Inside Baidu’s Bid to Lead the AI Revolution
Presumably, Robin Li wanted attention last summer when he decided to launch Baidu’s bid for the future of self-driving cars from the front seat of a car that was driving itself. He wanted to draw attention to Apollo, the company’s new set of artificial intelligence-driven tools, which Li hopes will come to power vehicles everywhere. Having launched China’s dominant search engine, Li is a celebrity in his home country. But even Li didn’t anticipate the amount of attention he would get. Automated motoring is still very much forbidden in China, and Li was livestreaming a video that showed him breaking the law. That’s how he became the subject of his own viral video. “I didn’t realize it would catch a lot of attention because it’s not really allowed to have a self-driving car,” he says now.
He can laugh about this now, three months after the fact, as we review the experience from top floor of Baidu’s old headquarters, a seven-floor building in Beijing’s Haidian District. A newer, larger building, complete with a two-story slide in the lobby and a conference room shaped like a bear claw, is just a 15-minute drive away—neighbors, by Beijing standards. In both, employee identification badges have been replaced by facial recognition technology. Order a green tea from the vending machine, and you can pay for it by looking at a camera. These futuristic campuses offer a glimpse at the scope of the computing power the company has amassed.
I traveled to Beijing to chronicle this tenuous moment in Baidu’s history. At 18 years old, Baidu has built the country’s dominant search engine, a business substantial enough to make it one of the most important tech companies in all of China. And yet: It’s hard to be a Chinese search company in 2017, when Chinese people increasingly navigate the web through apps, not via a browser. As WeChat and Alibaba deftly transformed their companies to suit mobile, Baidu missed this shift. It has been struggling to catch up ever since. To ascend to future dominance, Baidu needs to find a new way to grow—and fast. Fortunately, the world has provided Li with just such an opportunity: “the era of artificial intelligence,” he tells me. Li is betting Baidu’s future on the promise that he can own the future of artificial intelligence, in Asia and beyond.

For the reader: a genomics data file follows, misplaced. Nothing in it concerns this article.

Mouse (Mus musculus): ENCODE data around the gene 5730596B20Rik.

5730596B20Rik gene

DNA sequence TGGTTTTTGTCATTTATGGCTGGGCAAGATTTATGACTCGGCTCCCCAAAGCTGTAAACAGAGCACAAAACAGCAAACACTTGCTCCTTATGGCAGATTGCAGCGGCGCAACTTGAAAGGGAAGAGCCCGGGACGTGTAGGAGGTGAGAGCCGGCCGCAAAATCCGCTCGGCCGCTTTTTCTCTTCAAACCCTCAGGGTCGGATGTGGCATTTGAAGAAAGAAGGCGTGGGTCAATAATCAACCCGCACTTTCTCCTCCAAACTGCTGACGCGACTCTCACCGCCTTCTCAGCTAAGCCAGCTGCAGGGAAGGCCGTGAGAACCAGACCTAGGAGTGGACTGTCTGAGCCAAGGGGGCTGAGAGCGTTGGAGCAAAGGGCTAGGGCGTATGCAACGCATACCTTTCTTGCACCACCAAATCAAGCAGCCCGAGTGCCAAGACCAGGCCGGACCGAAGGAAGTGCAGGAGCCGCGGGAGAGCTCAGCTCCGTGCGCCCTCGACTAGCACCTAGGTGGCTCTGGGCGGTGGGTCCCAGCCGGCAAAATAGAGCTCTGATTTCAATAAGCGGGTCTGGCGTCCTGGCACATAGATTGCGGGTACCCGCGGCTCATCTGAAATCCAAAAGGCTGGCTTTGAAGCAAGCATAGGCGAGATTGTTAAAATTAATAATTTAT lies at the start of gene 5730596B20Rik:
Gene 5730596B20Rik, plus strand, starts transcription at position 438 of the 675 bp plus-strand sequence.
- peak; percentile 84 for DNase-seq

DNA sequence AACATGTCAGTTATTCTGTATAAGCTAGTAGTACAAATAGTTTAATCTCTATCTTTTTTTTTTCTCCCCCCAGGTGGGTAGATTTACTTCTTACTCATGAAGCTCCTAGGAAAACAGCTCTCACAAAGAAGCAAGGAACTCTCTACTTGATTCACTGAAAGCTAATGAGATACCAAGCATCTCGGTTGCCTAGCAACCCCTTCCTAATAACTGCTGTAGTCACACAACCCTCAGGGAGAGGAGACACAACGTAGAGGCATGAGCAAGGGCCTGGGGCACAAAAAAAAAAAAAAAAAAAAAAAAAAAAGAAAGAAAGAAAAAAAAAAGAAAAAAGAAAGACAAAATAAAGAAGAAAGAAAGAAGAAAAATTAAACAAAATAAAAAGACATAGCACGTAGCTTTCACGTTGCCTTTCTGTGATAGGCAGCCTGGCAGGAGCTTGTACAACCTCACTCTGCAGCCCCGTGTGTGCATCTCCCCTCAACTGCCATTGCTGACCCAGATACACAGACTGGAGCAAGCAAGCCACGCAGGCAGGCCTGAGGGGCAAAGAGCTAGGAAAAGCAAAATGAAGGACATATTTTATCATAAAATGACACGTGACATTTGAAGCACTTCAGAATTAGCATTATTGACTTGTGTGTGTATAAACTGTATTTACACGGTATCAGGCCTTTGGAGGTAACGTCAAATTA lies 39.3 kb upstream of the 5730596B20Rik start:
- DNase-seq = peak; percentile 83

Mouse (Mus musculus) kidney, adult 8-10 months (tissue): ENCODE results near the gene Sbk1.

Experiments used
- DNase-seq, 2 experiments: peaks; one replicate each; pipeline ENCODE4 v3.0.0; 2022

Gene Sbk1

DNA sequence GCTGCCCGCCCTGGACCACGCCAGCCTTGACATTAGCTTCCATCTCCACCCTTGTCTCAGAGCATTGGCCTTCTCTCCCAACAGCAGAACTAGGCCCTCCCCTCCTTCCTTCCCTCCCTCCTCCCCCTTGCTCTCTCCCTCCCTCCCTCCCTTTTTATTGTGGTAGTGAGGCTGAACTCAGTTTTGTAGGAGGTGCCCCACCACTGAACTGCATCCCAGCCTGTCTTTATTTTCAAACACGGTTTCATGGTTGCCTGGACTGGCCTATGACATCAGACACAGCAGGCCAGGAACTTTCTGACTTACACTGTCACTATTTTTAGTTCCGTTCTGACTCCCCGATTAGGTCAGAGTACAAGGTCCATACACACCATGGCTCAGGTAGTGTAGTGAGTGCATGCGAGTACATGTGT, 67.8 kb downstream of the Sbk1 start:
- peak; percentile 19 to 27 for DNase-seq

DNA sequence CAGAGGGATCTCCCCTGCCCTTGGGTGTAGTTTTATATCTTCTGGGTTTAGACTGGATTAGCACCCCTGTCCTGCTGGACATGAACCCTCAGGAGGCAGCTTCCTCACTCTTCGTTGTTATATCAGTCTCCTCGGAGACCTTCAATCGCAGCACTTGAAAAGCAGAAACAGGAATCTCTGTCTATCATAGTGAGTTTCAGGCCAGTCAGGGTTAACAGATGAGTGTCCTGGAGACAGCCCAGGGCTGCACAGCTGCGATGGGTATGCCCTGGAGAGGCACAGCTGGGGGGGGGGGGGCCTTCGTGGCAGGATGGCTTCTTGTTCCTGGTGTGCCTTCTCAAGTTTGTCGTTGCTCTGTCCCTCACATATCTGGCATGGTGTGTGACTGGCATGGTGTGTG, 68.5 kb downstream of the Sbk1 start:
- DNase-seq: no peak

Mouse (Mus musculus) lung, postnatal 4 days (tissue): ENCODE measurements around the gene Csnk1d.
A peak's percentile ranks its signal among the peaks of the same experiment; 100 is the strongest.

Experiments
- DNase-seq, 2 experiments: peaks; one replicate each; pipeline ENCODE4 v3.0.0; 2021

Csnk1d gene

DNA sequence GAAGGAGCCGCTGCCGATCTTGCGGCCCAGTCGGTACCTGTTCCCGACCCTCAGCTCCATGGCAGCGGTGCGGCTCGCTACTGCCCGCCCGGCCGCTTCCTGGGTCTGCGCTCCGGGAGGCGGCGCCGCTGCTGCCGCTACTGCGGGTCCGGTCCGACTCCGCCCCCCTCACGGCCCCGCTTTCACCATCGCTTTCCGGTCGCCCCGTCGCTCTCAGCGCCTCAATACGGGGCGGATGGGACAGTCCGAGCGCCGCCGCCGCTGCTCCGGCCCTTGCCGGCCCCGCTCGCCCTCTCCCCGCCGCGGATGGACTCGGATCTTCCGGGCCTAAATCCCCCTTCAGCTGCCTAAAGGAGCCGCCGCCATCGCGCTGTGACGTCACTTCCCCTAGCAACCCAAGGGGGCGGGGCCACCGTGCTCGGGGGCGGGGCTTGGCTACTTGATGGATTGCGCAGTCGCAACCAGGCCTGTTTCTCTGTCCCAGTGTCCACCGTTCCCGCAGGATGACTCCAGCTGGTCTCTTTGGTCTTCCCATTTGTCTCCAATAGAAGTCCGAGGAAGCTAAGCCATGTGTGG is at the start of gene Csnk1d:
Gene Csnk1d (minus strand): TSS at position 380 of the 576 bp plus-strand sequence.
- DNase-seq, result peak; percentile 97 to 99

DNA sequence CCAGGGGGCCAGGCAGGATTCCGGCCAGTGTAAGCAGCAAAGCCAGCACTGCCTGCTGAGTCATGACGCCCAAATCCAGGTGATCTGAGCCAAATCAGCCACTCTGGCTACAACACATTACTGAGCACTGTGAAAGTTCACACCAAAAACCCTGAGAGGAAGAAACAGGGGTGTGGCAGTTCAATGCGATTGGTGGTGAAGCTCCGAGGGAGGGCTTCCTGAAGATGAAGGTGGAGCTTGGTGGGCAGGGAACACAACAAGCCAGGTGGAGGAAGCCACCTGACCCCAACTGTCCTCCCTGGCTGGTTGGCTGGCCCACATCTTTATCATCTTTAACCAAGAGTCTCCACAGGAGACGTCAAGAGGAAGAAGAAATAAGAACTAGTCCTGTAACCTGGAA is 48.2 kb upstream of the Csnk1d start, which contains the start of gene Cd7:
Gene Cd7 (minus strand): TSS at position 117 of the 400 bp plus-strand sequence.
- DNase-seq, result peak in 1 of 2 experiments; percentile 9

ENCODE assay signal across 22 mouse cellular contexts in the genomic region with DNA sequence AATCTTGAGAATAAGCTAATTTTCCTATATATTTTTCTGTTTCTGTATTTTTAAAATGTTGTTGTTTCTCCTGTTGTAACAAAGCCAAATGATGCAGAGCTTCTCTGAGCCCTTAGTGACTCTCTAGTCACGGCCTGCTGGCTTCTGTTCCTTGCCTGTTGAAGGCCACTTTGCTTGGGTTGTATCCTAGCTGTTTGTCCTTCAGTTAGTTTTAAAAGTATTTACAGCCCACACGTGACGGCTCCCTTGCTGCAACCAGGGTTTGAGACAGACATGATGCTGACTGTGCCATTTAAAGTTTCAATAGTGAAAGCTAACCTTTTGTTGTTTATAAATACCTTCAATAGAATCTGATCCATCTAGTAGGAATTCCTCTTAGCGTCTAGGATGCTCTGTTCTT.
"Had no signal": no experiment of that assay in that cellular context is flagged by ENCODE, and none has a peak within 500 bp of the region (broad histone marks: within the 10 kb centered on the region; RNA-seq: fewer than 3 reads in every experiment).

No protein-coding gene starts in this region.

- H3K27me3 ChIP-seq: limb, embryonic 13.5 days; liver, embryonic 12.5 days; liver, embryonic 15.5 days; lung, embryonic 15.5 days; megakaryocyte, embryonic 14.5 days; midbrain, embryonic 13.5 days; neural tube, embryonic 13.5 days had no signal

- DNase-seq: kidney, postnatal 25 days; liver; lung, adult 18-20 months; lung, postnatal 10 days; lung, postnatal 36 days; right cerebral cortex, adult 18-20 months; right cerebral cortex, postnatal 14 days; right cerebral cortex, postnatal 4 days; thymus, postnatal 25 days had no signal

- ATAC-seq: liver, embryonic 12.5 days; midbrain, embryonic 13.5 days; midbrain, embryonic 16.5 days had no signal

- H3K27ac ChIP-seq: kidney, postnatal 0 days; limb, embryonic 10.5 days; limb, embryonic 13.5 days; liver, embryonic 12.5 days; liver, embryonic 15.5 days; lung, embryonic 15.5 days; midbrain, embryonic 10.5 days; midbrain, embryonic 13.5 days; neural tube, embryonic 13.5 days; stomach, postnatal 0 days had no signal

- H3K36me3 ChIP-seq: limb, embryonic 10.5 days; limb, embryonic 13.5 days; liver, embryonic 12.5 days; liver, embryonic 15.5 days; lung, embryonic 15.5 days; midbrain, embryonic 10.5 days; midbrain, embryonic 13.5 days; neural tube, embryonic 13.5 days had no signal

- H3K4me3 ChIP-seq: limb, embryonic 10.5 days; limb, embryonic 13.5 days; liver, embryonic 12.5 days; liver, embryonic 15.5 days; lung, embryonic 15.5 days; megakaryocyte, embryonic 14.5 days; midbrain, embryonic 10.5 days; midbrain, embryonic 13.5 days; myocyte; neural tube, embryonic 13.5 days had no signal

So far, North American companies have been earlier to invest in AI, and first to introduce both the new technologies and the resulting products. Many of AI’s most forward-thinking researchers are in Silicon Valley or Canada. The large US tech companies were first with everything from the technologies that will enable self-driving cars to smart speakers such as Google Home and Amazon Echo.
But Li has reasons for thinking that there are advantages for a company trying to stake claim to AI in Asia—even as an underdog. It’s still not clear how artificial intelligence will reshape our lives, but it is clear that the change is coming. And those best positioned to deliver that change—and reap the spoils it will inevitably introduce—are those that master and advance the underlying technology. That’s where Baidu is competitive. Like America’s Big Five, Baidu has substantial computing brawn, a suite of AI-powered services called Baidu Brain, and a fast-improving voice assistant platform called DuerOS. “We are one of the few companies who have the capability to develop this type of technology,” says Li.
Baidu’s biggest advantage is one of place and time. Li is introducing his strategy within a culture that has few ethical hang-ups around AI development. In the West, where people are concerned about the biases with which we program our algorithms and the speed at which they’ll disrupt traditional career paths, new technology emerges more slowly. In China, it’s the reverse: There’s public pressure for companies to move as fast as possible. In July, the Chinese government issued a development plan that aims to make it the world leader in AI by 2030. Then there’s the raw fuel that powers the algorithms: data. There are close to 731 million people online in China, well more than double the number of connected Americans. When those millions search and watch videos and make payments, they leave a digital trail of information powerful enough to make any AI researcher salivate.
All of this means that China is poised to be a hotbed of AI development in the near future. Li believes he’s setting Baidu on course to own this next revolution—one that, in turn, will vault Baidu to its rightful place in the stratosphere. Soon, Li intones, his company will deliver the AI technology that infuses everything and every system—from medicine to entertainment to cars—with intelligence. “In human history, humans invented tools, and then had to learn how to use them,” Li tells me. “In the future, devices will need to learn human.”
It’s a revolution that Li can’t afford to blunder. After all, he missed the last one.
In China, people often talk about the singular controlling power of the BAT: the three companies that control the technology industry. Along with Alibaba and Tencent, they’re talking about Baidu. Li launched the company after a tour in the United States. He’d gotten his masters in computer science from the University of New York at Buffalo, and he spent two years as a staff engineer at Infoseek. Upon his return, he and cofounder Eric Xu built Baidu into the biggest search engine in China, and took the company public in 2005....MUCH MORE